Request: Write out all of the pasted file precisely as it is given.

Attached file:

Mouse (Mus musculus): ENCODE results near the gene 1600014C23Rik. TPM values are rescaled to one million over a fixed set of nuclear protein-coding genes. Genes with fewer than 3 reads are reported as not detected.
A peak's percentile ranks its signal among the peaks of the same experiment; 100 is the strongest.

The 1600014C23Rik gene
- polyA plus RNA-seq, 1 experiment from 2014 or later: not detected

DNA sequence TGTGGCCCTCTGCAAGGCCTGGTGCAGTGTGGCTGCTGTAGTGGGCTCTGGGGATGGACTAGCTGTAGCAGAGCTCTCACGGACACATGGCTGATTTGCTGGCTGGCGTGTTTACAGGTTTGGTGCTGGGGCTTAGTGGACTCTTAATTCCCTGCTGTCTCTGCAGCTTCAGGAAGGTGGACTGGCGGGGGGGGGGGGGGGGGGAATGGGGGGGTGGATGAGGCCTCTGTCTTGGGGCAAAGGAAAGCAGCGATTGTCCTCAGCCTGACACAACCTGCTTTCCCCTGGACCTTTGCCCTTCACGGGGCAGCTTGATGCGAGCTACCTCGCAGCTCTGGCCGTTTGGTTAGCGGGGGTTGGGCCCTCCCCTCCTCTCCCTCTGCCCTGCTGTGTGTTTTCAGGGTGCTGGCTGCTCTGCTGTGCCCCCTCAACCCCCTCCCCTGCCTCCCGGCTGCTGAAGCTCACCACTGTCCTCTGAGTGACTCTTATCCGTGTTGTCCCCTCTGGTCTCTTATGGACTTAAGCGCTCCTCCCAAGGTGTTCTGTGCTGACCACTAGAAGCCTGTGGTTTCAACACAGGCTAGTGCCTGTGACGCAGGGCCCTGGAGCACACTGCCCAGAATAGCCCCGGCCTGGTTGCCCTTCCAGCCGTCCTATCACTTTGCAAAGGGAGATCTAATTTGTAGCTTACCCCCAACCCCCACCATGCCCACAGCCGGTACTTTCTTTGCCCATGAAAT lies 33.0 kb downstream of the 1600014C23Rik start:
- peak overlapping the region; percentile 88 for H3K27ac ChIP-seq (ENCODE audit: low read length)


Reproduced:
Mouse (Mus musculus): ENCODE results near the gene 1600014C23Rik. TPM values are rescaled to one million over a fixed set of nuclear protein-coding genes. Genes with fewer than 3 reads are reported as not detected.
A peak's percentile ranks its signal among the peaks of the same experiment; 100 is the strongest.

The 1600014C23Rik gene
- polyA plus RNA-seq, 1 experiment from 2014 or later: not detected

DNA sequence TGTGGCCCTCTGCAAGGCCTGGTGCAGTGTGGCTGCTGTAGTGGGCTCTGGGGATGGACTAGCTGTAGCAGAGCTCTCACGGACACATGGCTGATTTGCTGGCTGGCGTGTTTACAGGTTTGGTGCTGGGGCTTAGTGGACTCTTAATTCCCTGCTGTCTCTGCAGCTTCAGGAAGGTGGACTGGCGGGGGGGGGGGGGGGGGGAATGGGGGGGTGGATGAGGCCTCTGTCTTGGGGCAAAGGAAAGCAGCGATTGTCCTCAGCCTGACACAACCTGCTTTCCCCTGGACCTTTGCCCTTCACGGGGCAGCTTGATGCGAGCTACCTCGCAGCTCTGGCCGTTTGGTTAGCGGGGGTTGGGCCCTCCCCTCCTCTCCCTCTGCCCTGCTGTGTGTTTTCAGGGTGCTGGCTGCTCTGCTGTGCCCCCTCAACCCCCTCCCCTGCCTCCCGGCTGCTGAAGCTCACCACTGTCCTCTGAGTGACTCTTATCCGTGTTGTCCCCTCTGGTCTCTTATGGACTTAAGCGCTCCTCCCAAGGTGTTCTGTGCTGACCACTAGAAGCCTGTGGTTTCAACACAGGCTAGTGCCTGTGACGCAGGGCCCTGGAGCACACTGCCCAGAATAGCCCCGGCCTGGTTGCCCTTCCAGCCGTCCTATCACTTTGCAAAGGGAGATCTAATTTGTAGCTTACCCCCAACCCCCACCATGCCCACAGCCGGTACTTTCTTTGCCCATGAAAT lies 33.0 kb downstream of the 1600014C23Rik start:
- peak overlapping the region; percentile 88 for H3K27ac ChIP-seq (ENCODE audit: low read length)